by Donald Ray Burger
Attorney at Law

The major regulations of cemeteries in Texas (including Perpetual Care Cemeteries) occurs in Chapter 711 of the Texas Health and Safety Code. The majority of regulations specific to perpetual care cemeteries are at Chapter 712 of the Texas Health and Safety Code. Any "cemetery corporation" formed on or after September 1, 1993, must be operated as a perpetual care cemetery. Section 711.021(f).

A perpetual care cemetery may not be operated in Texas unless the articles of incorporation are filed with the secretary of state showing:
(1) subscriptions and payments in cash for the corporation's full capital stock;
(2) the location of the cemetery corporation's perpetual care cemetery; and
(3) a certificate showing the deposit in its trust fund of the minimum amount of cash required under Section 712.004 (not less than $50,000 cash deposited with the trustee of the trust fund for a cemetery corporation formed on or after September 1, 1993). Section 711.003(a)

Further, a cemetery corporation chartered on or after September 1, 1993, must have a minimum capital of $75,000. Section 712.003(c). A non profit association or corporation operated solely for the benefit of plot owners seeking to convert a cemetery to a perpetual care cemetery under Chapter 712 is not required to have the $75,000 if the cemetery has existed for at least 75 years and the non profit association or corporation has operated the cemetery for the proceeding ten years. Section 712.003(d).

Not later than the 30th day after the date a cemetery corporation files its articles of incorporation with the secretary of state, the corporation shall notify the Banking Department of Texas in writing of its intent to operate a perpetual care cemetery. The notice shall be sworn to and verified under oath by all persons subscribing to the capital stock of the corporation. A $500 filing fee must also be paid.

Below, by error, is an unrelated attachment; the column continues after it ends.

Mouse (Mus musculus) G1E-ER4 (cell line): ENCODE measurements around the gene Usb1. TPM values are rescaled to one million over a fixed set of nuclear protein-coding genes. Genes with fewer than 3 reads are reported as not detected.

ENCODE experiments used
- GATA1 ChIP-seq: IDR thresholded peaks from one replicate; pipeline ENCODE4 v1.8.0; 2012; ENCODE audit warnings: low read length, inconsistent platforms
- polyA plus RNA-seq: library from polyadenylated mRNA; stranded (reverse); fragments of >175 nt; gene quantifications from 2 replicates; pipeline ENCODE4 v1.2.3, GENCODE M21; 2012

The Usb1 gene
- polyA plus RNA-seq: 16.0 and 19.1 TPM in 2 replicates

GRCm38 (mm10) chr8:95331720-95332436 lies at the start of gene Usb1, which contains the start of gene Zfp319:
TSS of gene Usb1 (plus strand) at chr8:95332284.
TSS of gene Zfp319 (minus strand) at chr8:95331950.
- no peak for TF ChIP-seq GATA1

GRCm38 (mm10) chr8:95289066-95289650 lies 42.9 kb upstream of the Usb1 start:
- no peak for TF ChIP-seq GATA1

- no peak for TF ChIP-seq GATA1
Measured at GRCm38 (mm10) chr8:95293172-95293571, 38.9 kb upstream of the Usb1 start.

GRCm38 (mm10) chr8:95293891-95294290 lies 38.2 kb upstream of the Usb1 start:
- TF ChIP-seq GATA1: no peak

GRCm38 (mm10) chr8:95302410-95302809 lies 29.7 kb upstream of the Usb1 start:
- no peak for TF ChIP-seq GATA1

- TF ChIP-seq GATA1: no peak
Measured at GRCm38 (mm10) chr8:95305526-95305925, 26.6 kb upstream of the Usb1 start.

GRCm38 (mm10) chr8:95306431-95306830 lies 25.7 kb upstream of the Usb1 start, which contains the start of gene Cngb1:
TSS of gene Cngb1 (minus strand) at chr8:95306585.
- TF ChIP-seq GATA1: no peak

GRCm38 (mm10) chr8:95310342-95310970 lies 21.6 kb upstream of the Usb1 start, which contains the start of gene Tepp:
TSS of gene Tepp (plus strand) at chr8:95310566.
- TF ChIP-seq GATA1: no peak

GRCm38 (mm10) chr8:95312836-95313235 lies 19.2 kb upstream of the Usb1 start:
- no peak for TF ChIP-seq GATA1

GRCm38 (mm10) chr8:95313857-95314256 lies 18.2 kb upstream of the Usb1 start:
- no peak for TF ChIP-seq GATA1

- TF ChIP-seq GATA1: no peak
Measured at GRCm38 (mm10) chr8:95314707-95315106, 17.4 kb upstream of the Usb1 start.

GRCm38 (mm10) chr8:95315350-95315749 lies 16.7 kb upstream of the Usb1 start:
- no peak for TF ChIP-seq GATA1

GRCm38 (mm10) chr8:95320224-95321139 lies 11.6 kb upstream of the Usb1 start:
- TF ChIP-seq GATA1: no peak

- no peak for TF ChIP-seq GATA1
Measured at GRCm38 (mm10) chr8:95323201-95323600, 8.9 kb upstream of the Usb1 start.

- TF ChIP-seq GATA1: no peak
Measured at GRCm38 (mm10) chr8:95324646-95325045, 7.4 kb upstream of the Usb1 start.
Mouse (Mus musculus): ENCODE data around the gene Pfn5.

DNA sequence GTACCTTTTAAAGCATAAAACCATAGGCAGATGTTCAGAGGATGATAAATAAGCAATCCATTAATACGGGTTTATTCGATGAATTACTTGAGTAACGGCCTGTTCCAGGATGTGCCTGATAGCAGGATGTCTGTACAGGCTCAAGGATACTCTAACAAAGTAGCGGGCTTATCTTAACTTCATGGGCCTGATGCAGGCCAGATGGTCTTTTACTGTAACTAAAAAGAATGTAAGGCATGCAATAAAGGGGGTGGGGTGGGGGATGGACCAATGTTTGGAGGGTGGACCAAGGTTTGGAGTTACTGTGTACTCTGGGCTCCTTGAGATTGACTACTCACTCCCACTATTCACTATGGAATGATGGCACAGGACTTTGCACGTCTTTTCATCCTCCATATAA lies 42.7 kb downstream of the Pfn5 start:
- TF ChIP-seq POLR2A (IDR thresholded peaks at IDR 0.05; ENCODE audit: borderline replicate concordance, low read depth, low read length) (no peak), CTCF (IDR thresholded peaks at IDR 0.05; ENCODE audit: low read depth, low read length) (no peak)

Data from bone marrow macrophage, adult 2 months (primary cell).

The Notice shall contain:
(1) the information required to be provided to the secretary of state under Section 712.003;
(2) the names and addresses of all persons or entities who are or will be beneficial owners of the capital stock or otherwise share an interest in the ownership of the corporation's capital stock, or who have paid or will pay any portion of the consideration therefor;
(3) the name and address of any person or entity to whom the capital stock or assets of the cemetery corporation are or will be pledged as security for any loan; and
(4) the name and address of the person who will actively manage the cemetery operations of the corporation, along with a brief statement of that person's working experience in the cemetery industry. Section 712.0031(a).

Please note that a cemetery operations manager must have at least two years of experience in cemetery management. Section 712.0031(b).

Failure to provide this information may cause the Banking Commissioner of Texas to instruct the secretary of state to cancel the cemetery corporation's charter, and serve notice of the cancellation to the cemetery corporation by registered or certified mail, addressed to the cemetery corporation's address. Section 712.0031(c).